University Drive: Study of Intermodal Interactions

Authors:

Jessica Anaya, Tiffany Chan, Norma Flores, Lorenzo Gonzalez, Cristina Graciano, Michelle Yang

Mentor:

Gwen Urey, URP professor, Cal Poly Pomona

Cal Poly Pomona is located in the suburbs, 26 miles from Los Angeles. Cal Poly has evolved as a commuter college. There are two freeways that feed directly into the campus, the I-10 and the SR-57. University Drive is centrally located in Cal Poly Pomona, it connects many students, faculty, and visitors from their locations to campus. However, this road can be a potential danger zone: drivers and pedestrians often battle for the right-of-way. This project attempts to identify any significant patterns of intermodal interactions between cars, pedestrians, and bicyclists and the built environment on University Drive. Three specific locations with crosswalks were chosen. Location 1 has a stop sign. Location 2 has a yield sign. Location 3 has three crosswalk and no sign. Interactions were videotaped at two of the busiest hours: the morning (8AM – 9AM) and afternoon (12PM – 1PM). Specific observations include counting the number of cars, pedestrians, and bicyclists as well as number of pedestrians illegally crossing and drivers improperly stopping or yielding. The results in location 1 show that when a high number of pedestrians are present, drivers obey the stop sign. When little to no pedestrians are present, then drivers would not make complete stops. At location 2, the morning rush hour had a crossing guard directing traffic, allowing for pedestrians to cross easily. Since location 2 is at the bottom of a hill, bicyclists’ speed increases; therefore are incautious of oncoming traffic. In location 2 and 3, when large groups of pedestrians are present, vehicular traffic would slow down. When an individual or a small group are present, pedestrians or drivers have to be aggressive to get to their destination. Also the fewer amount of cars, the higher the tendency of jaywalking. The identified patterns of interactions are primarily negative.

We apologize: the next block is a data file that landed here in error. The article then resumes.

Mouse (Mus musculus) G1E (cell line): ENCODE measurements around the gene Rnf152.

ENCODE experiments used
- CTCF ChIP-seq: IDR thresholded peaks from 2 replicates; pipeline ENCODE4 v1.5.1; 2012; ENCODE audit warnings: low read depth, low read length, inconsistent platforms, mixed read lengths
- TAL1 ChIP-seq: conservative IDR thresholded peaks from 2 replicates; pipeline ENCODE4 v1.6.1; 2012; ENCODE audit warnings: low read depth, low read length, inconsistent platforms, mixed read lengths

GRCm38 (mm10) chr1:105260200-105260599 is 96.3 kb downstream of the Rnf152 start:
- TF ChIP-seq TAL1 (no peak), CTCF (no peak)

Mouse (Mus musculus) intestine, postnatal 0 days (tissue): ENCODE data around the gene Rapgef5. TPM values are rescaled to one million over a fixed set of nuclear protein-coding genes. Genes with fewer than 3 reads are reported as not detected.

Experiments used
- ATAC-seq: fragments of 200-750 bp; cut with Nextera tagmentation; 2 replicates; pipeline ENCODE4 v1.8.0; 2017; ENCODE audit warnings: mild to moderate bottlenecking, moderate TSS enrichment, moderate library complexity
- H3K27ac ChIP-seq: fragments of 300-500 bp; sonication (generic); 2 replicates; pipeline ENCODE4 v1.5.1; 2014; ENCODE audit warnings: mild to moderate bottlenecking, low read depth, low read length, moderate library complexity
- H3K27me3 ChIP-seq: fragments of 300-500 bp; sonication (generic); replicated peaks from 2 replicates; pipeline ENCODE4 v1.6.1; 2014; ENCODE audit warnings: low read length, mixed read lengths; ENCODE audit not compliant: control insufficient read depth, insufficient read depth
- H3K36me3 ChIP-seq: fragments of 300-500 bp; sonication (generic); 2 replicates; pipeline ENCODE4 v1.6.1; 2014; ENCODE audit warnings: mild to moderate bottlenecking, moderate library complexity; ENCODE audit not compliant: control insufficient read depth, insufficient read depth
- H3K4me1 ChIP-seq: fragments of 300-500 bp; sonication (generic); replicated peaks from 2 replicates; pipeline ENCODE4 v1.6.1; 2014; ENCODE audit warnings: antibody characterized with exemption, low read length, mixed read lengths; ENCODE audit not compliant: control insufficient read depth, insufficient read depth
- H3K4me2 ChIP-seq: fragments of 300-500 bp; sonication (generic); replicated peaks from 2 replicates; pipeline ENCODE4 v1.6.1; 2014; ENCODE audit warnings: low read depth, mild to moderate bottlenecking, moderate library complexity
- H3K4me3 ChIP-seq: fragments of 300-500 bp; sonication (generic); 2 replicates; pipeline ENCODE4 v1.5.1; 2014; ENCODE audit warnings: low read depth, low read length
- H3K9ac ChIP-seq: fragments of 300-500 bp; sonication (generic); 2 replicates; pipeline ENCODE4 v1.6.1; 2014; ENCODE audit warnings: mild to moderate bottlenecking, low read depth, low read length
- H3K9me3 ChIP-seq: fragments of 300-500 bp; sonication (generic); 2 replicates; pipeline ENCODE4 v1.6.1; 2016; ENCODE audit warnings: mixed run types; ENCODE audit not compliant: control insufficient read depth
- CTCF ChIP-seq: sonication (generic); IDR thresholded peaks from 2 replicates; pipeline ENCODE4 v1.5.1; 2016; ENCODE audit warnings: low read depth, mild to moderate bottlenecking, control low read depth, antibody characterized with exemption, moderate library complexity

Presented by:

Jessica Anaya

Date:

Saturday, November 23, 2013

Time:

2:25 PM — 2:40 PM

Room:

Hoover 113

Presentation Type:

Oral Presentation

Discipline:

Other